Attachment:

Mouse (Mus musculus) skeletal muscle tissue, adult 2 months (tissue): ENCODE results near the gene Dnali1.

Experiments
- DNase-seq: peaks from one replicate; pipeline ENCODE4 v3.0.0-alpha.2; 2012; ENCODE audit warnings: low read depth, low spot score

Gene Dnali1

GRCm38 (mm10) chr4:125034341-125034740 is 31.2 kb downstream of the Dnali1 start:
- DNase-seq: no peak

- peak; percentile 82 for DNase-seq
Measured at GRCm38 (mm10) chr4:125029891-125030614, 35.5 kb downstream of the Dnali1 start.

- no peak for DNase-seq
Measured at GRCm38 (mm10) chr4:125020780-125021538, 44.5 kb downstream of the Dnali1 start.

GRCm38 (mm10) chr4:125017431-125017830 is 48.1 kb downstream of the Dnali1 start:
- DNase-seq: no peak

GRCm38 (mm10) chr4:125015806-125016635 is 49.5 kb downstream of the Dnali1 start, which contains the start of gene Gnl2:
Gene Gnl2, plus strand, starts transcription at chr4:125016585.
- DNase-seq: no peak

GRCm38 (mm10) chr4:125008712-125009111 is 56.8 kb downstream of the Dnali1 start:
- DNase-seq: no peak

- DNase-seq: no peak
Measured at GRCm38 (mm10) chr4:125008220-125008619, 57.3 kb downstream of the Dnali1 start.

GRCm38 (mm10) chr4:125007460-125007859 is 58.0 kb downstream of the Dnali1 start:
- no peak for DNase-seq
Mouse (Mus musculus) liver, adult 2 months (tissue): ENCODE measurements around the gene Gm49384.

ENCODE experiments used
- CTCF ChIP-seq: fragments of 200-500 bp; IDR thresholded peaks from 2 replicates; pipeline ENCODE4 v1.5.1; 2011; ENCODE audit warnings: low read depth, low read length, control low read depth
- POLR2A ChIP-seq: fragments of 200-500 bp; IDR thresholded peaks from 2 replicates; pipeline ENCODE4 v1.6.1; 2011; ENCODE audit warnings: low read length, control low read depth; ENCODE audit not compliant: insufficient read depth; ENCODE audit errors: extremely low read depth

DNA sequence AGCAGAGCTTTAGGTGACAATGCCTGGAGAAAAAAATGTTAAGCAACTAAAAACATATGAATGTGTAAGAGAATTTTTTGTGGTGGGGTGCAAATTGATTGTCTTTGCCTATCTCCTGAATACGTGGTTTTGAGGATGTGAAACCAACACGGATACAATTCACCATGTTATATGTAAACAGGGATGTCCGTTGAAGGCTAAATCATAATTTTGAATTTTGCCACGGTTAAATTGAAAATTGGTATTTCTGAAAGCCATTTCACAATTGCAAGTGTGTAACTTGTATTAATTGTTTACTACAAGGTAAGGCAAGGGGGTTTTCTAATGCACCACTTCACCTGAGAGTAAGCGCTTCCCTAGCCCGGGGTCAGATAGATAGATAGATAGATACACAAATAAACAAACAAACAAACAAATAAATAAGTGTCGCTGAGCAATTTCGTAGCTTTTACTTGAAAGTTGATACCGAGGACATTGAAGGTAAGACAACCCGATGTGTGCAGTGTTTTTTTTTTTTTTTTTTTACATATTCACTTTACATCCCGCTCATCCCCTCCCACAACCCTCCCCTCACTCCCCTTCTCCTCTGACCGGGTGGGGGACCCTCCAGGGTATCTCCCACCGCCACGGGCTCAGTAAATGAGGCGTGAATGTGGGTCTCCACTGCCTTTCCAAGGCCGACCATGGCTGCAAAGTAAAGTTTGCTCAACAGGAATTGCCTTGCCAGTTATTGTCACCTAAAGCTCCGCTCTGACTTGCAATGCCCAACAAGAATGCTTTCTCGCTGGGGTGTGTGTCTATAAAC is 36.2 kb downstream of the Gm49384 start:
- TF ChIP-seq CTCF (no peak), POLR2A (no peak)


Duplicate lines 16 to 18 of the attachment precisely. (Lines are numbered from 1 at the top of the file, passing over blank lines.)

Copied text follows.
GRCm38 (mm10) chr4:125008712-125009111 is 56.8 kb downstream of the Dnali1 start:
- DNase-seq: no peak

- DNase-seq: no peak